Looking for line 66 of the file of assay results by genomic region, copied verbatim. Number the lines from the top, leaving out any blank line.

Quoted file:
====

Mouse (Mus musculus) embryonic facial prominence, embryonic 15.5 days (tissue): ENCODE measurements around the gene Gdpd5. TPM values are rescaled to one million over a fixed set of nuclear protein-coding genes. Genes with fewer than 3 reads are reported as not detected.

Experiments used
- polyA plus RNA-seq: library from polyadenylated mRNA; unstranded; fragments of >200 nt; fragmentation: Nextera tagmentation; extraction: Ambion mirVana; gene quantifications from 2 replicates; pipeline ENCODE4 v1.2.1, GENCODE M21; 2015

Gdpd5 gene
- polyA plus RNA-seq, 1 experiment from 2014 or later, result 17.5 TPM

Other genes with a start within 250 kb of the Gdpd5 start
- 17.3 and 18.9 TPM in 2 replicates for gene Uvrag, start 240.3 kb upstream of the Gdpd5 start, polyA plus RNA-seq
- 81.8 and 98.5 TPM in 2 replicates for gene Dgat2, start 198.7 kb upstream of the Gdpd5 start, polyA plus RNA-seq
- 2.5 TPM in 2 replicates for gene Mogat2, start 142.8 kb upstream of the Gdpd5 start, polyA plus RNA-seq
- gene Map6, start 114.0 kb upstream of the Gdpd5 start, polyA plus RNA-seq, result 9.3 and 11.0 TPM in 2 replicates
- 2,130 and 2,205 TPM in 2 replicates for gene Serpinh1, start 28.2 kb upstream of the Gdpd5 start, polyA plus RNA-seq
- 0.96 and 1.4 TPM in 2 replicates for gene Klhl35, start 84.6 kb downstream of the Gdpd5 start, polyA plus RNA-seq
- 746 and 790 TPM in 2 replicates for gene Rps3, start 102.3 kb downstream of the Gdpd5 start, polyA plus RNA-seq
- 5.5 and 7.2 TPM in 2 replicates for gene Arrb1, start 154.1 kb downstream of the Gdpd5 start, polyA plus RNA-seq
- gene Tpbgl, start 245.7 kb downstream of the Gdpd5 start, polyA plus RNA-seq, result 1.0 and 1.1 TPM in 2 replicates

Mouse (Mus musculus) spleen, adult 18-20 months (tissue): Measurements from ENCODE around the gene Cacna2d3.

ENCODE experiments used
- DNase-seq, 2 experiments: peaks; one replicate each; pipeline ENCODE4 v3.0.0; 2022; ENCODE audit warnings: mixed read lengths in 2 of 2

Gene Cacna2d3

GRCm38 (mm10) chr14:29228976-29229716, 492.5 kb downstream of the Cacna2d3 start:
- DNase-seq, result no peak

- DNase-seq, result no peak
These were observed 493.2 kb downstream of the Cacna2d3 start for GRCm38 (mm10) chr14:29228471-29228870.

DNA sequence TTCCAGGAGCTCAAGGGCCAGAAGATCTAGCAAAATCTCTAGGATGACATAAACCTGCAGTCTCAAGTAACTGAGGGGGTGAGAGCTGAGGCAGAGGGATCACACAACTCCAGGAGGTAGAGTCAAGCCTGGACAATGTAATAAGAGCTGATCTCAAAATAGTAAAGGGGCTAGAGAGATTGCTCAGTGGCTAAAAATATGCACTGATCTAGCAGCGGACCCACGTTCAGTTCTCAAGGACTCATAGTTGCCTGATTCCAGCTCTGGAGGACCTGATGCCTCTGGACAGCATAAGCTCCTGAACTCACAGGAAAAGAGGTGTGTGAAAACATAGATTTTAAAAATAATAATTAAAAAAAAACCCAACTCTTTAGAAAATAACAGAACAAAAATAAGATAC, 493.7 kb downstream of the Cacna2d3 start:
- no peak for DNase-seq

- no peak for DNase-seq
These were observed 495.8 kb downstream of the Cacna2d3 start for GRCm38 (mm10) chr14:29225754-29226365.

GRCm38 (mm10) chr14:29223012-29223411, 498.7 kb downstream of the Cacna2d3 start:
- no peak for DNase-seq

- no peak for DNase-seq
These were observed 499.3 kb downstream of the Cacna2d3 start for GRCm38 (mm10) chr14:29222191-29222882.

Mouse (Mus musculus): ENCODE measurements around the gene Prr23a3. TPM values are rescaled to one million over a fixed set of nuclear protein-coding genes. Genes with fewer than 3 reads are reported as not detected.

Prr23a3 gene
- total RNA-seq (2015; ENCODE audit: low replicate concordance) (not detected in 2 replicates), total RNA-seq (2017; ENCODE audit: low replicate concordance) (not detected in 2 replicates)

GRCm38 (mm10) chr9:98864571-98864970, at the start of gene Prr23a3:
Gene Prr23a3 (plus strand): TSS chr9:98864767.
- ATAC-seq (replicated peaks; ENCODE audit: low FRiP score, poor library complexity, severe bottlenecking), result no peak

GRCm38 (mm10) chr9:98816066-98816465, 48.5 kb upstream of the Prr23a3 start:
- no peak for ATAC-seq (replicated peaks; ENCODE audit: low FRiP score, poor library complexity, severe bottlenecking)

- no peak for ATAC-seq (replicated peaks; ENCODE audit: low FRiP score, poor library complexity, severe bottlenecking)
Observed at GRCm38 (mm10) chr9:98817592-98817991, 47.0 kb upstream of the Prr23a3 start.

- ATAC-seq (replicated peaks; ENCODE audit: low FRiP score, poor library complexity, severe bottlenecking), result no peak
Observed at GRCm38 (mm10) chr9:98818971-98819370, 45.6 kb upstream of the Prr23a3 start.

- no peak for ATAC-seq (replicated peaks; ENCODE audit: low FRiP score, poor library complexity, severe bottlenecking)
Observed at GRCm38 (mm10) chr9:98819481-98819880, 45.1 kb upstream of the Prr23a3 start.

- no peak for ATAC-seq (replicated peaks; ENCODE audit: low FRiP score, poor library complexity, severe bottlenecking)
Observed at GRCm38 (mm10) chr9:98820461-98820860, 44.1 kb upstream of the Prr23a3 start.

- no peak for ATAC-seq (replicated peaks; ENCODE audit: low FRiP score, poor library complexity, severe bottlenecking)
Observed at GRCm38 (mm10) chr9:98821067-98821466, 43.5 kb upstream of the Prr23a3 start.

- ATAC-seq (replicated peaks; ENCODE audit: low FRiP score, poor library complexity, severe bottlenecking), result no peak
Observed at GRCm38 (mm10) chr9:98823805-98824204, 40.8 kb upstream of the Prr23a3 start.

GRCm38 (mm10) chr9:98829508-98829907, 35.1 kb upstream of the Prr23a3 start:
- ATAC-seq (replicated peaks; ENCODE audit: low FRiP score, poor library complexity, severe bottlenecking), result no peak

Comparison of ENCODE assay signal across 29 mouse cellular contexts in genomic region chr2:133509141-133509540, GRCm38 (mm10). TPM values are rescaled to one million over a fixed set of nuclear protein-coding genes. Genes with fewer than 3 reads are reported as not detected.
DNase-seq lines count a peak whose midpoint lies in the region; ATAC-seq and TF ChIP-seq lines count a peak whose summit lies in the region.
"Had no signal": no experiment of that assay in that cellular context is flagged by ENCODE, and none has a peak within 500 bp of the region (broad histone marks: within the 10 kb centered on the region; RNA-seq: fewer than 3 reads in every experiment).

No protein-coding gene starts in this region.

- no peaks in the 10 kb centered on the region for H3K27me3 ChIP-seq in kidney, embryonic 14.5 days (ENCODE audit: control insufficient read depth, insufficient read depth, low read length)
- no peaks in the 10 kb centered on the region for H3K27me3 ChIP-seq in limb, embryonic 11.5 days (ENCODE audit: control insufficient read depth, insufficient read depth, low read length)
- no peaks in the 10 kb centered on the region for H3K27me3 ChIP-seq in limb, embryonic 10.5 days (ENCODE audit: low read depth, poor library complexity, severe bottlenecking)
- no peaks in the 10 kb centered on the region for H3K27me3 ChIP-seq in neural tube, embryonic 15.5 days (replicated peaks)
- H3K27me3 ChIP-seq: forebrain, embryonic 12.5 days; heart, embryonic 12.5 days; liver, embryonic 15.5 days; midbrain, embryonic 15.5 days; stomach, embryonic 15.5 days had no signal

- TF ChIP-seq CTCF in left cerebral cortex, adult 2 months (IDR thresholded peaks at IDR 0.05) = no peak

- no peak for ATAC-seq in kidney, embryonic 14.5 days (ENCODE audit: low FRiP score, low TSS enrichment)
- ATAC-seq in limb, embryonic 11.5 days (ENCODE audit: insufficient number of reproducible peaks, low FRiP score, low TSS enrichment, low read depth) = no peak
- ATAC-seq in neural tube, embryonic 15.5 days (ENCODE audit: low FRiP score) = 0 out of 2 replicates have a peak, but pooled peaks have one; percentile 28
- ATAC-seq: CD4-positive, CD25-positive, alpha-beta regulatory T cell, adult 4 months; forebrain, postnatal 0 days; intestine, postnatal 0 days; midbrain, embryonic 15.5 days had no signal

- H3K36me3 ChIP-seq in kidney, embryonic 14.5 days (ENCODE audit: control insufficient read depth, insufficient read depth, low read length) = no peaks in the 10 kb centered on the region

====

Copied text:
- ATAC-seq in neural tube, embryonic 15.5 days (ENCODE audit: low FRiP score) = 0 out of 2 replicates have a peak, but pooled peaks have one; percentile 28